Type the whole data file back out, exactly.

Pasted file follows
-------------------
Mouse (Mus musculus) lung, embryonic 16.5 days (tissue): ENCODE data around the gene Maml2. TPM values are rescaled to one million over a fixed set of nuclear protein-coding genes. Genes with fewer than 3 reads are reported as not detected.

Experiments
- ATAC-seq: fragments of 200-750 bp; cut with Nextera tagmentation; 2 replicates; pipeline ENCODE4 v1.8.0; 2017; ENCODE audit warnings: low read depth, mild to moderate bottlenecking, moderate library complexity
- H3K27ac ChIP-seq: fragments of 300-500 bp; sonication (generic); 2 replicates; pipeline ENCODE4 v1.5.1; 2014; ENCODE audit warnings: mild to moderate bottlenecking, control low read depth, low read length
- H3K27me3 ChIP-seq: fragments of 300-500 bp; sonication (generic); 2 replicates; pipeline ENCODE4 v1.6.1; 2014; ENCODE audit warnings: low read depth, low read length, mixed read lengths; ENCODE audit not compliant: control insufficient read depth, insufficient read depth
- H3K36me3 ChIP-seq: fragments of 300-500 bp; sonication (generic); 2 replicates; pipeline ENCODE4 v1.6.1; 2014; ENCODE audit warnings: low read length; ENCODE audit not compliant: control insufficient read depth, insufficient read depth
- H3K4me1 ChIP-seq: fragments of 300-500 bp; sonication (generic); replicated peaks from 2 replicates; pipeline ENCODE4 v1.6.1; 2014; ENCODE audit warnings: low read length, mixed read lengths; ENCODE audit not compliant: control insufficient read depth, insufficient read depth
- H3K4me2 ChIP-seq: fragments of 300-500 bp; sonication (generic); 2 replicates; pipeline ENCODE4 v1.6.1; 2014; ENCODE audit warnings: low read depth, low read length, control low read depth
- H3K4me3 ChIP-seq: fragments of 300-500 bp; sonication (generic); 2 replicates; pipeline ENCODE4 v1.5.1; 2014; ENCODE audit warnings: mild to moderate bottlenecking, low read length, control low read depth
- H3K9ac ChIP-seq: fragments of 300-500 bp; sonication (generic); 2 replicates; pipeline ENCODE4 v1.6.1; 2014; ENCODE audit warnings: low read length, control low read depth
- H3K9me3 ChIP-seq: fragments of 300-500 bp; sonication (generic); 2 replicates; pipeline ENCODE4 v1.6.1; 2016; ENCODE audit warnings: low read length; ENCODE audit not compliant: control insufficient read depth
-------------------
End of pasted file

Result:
Mouse (Mus musculus) lung, embryonic 16.5 days (tissue): ENCODE data around the gene Maml2. TPM values are rescaled to one million over a fixed set of nuclear protein-coding genes. Genes with fewer than 3 reads are reported as not detected.

Experiments
- ATAC-seq: fragments of 200-750 bp; cut with Nextera tagmentation; 2 replicates; pipeline ENCODE4 v1.8.0; 2017; ENCODE audit warnings: low read depth, mild to moderate bottlenecking, moderate library complexity
- H3K27ac ChIP-seq: fragments of 300-500 bp; sonication (generic); 2 replicates; pipeline ENCODE4 v1.5.1; 2014; ENCODE audit warnings: mild to moderate bottlenecking, control low read depth, low read length
- H3K27me3 ChIP-seq: fragments of 300-500 bp; sonication (generic); 2 replicates; pipeline ENCODE4 v1.6.1; 2014; ENCODE audit warnings: low read depth, low read length, mixed read lengths; ENCODE audit not compliant: control insufficient read depth, insufficient read depth
- H3K36me3 ChIP-seq: fragments of 300-500 bp; sonication (generic); 2 replicates; pipeline ENCODE4 v1.6.1; 2014; ENCODE audit warnings: low read length; ENCODE audit not compliant: control insufficient read depth, insufficient read depth
- H3K4me1 ChIP-seq: fragments of 300-500 bp; sonication (generic); replicated peaks from 2 replicates; pipeline ENCODE4 v1.6.1; 2014; ENCODE audit warnings: low read length, mixed read lengths; ENCODE audit not compliant: control insufficient read depth, insufficient read depth
- H3K4me2 ChIP-seq: fragments of 300-500 bp; sonication (generic); 2 replicates; pipeline ENCODE4 v1.6.1; 2014; ENCODE audit warnings: low read depth, low read length, control low read depth
- H3K4me3 ChIP-seq: fragments of 300-500 bp; sonication (generic); 2 replicates; pipeline ENCODE4 v1.5.1; 2014; ENCODE audit warnings: mild to moderate bottlenecking, low read length, control low read depth
- H3K9ac ChIP-seq: fragments of 300-500 bp; sonication (generic); 2 replicates; pipeline ENCODE4 v1.6.1; 2014; ENCODE audit warnings: low read length, control low read depth
- H3K9me3 ChIP-seq: fragments of 300-500 bp; sonication (generic); 2 replicates; pipeline ENCODE4 v1.6.1; 2016; ENCODE audit warnings: low read length; ENCODE audit not compliant: control insufficient read depth